Sleuthing with The Great Detective


More than a century after Sherlock Holmes first uttered the now iconic phrase ‘the game is afoot’ to his trusted companion Dr John Watson, detective films – and the brilliant characters the genre draws upon – continue to delight and surprise cinemagoers.

Unique to GOMA

The Gallery’s rare 1929 Wurlitzer style 260 organ, originally housed in Brisbane’s Regent Theatre was installed in the Australian Cinémathèque in 2006 to accompany silent films at GOMA with live music.

Two chambers beneath Cinema A contain the organ’s many components, including musical instruments, sound effects and (literal) bells and whistles that are pneumatically operated from the console — the model housed in the Cinémathèque incorporates more of these elements than any other theatre organ in the country. The organ’s largest pipes stretch back under the seating to give audiences a visceral audio experience.

Organist David Bailey playing the Gallery’s 1929 Wurlitzer organ / Photograph: Joe Ruckli © QAGOMA

Sherlock Holmes

Sherlock Holmes 1916 will be presented with live musical accompaniment from David Bailey on the Gallery’s 1929 Wurlitzer organ.

Sherlock, Jr.

Sherlock Jr. 1924 will be presented with live musical accompaniment from David Bailey on the Gallery’s 1929 Wurlitzer organ.

The Great Detective

‘The Great Detective’ cinema program celebrates a spin on the mystery and thriller genres, and included a breadth of films from the silent era to the present day. The program features some of cinemas greatest sleuths from the professional to the amateur, and includes much loved Alfred Hitchcock suspense-thrillers, gritty dramas, and unforgettable characters such as Sherlock Holmes, Miss Marple and Hercule Poirot.

With a focus on adaptations of Christie’s novels, ‘The Great Detective’ further explores the adventures of Detective Poirot in Death on the Nile 1978 and Evil Under the Sun 1982, and Miss Marple in The Mirror Crack’d 1980. Included are adaptations of Agatha Christie’s popular mystery thriller And Then There Were None 1945 and short story ‘Witness for the Prosecution’, adapted in 1957 with the alluring Marlene Dietrich as an enigmatic femme fatale.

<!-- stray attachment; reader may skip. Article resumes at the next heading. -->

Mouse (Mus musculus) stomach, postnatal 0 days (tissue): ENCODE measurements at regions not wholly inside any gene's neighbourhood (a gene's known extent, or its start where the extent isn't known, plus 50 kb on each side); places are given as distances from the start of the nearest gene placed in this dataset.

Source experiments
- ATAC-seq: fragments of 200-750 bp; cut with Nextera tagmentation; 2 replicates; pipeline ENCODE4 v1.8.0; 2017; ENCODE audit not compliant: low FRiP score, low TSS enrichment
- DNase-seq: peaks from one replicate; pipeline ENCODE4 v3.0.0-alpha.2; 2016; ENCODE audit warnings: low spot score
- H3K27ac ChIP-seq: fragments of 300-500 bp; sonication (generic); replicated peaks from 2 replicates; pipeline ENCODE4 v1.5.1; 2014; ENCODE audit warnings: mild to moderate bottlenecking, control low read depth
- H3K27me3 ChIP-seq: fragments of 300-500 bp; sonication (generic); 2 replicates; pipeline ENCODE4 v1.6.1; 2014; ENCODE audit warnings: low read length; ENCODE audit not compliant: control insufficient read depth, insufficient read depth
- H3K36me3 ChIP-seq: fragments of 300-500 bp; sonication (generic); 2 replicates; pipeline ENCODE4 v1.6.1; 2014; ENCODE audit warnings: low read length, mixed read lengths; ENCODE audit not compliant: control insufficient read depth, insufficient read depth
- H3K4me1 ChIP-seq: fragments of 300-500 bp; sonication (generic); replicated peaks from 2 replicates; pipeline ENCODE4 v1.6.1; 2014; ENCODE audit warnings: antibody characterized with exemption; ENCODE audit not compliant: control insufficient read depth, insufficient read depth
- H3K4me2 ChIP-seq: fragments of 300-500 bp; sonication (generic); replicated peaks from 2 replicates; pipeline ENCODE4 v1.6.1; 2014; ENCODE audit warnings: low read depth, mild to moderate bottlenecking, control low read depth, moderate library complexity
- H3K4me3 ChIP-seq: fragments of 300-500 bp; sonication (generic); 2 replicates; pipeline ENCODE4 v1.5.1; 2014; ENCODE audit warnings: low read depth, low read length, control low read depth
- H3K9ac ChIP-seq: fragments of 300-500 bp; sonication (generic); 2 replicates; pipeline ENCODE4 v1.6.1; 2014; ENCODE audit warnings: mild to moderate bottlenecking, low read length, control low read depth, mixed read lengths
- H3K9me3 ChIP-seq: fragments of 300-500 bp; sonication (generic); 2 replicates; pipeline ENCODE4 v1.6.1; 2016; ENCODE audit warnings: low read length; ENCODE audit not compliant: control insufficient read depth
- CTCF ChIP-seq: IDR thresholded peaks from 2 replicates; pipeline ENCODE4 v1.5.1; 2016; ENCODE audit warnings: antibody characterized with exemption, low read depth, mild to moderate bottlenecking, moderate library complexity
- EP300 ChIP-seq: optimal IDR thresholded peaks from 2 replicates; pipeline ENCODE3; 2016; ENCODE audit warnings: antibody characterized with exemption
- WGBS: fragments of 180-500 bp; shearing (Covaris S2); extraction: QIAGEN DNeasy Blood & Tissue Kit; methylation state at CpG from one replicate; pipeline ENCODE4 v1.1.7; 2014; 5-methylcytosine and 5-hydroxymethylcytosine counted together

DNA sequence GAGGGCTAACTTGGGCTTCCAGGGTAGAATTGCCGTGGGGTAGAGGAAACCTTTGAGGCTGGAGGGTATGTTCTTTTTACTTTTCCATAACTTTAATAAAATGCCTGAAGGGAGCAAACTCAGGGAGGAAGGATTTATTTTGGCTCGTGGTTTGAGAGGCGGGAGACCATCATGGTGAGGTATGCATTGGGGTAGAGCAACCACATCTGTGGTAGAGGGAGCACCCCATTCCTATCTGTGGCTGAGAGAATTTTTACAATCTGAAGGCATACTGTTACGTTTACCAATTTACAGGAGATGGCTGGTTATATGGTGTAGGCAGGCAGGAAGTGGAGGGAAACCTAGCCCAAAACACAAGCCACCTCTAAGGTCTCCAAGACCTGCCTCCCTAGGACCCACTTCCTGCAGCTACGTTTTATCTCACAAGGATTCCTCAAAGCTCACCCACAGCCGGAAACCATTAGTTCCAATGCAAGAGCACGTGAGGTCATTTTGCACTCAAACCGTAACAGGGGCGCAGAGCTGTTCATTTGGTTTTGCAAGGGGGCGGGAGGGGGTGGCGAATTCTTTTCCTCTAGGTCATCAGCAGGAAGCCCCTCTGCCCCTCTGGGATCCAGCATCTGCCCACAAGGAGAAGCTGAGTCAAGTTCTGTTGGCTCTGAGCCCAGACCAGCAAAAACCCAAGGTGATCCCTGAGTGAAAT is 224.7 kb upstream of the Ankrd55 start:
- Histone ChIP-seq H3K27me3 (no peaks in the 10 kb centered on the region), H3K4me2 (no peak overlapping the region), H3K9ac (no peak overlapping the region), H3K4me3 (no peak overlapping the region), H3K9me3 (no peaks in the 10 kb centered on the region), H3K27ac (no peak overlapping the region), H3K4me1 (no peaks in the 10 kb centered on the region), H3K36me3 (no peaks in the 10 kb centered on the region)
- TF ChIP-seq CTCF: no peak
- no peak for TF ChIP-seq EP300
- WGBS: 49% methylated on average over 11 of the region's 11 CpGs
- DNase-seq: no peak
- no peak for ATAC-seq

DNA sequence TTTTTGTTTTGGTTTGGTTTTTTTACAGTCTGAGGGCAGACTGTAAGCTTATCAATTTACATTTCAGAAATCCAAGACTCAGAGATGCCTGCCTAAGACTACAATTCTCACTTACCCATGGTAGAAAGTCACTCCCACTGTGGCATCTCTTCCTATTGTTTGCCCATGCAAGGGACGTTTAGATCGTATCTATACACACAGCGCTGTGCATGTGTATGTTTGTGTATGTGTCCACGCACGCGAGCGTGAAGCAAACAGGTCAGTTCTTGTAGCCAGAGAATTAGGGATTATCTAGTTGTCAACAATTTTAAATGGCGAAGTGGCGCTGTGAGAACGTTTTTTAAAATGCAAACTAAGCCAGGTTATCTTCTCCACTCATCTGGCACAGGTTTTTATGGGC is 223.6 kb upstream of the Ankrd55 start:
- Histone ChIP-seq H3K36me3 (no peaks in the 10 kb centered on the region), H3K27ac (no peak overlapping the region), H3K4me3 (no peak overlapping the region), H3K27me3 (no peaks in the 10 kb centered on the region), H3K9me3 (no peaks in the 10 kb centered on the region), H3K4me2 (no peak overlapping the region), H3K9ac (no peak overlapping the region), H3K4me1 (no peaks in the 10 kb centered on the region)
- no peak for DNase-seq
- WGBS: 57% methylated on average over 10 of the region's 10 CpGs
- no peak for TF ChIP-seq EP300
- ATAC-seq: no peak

Key Alfred Hitchcock films in the program include The Lady Vanishes 1938, Rear Window 1954 and Vertigo 1958 – all with the director’s famed cameo appearances. It also features the Hitchcockian classic not made by Hitchcock Charade 1963. Directed by Stanley Donen Charade is a homage to the famous director and starring Hitchcock’s favourite actor Cary Grant alongside Audrey Helpburn.

Whilst most detectives featured in ‘The Great Detective’ program possess phenomenal intuition and intellect, one character in the line-up exhibits another set of skills entirely – the inept yet much-loved Inspector Clouseau from Blake Edwards’ The Pink Panther series – showcased in A Shot in the Dark 1964.

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From 6 July to 2 September 2018, the Australian Cinémathèque, GOMA presents ‘The Great Detective’ – a film program celebrating detectives on screen, bringing together a curated selection of films that delve into the mysterious and complex world of observation and deduction in the service of investigation.

QAGOMA is the only Australian art gallery with purpose-built facilities dedicated to film and the moving image. The Australian Cinémathèque provides an ongoing program of film, video and live events that you’re unlikely to see elsewhere, offering a rich and diverse experience of the moving image, showcasing the work of influential filmmakers, musicians, and international cinema, rare 35mm prints, recent restorations and silent films with live musical accompaniment. 

As we do not screen trailers prior to films we suggest you arrive early to allow plenty of time to enter and find a seat. For newcomers to the Cinémathèque here’s a map and information to help you find your way.

Feature image: Production still from Murder on the Orient Express 1974 / Director Sidney Lumet / Image courtesy: Studio Canal